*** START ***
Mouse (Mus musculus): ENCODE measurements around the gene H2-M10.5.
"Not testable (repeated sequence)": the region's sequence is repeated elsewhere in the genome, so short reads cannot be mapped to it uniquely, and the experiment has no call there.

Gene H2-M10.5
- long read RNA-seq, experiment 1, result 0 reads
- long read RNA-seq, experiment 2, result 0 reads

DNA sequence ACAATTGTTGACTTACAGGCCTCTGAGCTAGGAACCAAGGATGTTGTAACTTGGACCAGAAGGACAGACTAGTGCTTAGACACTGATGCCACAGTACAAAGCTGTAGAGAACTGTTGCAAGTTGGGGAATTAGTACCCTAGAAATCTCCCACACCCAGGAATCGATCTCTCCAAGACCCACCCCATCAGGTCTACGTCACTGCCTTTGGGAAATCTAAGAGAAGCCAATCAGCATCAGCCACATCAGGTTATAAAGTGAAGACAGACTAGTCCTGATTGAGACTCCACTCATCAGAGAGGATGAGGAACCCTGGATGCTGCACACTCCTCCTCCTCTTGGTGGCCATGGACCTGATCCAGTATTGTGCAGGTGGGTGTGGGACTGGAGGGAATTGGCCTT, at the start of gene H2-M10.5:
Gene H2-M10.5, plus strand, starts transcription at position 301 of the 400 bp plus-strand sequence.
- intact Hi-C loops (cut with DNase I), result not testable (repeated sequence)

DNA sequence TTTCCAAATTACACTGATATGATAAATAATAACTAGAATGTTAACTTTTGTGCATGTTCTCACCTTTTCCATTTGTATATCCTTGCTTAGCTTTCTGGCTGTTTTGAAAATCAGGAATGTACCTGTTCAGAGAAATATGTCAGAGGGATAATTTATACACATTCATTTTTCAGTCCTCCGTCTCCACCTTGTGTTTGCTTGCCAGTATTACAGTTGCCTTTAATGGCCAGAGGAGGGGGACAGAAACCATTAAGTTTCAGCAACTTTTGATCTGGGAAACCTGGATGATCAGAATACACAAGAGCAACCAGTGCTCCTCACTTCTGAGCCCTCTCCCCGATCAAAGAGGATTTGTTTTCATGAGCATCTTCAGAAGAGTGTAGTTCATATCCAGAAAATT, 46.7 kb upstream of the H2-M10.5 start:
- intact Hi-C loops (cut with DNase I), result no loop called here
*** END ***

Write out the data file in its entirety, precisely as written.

Mouse (Mus musculus): ENCODE measurements around the gene H2-M10.5.
"Not testable (repeated sequence)": the region's sequence is repeated elsewhere in the genome, so short reads cannot be mapped to it uniquely, and the experiment has no call there.

Gene H2-M10.5
- long read RNA-seq, experiment 1, result 0 reads
- long read RNA-seq, experiment 2, result 0 reads

DNA sequence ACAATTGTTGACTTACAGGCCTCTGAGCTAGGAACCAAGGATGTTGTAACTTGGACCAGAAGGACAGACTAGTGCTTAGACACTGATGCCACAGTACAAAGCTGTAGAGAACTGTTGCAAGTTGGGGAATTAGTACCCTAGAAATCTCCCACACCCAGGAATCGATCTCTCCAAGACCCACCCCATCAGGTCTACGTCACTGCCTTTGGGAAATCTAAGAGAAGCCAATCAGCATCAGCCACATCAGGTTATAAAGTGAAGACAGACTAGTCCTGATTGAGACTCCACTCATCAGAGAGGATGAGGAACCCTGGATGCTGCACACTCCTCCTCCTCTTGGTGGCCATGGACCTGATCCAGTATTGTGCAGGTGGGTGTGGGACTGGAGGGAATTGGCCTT, at the start of gene H2-M10.5:
Gene H2-M10.5, plus strand, starts transcription at position 301 of the 400 bp plus-strand sequence.
- intact Hi-C loops (cut with DNase I), result not testable (repeated sequence)

DNA sequence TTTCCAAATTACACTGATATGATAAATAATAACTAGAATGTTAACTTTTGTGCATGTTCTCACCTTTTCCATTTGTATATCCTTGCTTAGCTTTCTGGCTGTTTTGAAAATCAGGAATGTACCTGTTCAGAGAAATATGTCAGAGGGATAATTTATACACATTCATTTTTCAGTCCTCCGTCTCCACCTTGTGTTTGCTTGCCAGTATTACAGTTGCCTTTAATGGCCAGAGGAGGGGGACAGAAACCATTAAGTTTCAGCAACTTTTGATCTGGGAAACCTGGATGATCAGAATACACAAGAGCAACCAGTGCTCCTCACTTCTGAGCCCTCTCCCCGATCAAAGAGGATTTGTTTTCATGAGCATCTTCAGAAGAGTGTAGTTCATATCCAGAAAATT, 46.7 kb upstream of the H2-M10.5 start:
- intact Hi-C loops (cut with DNase I), result no loop called here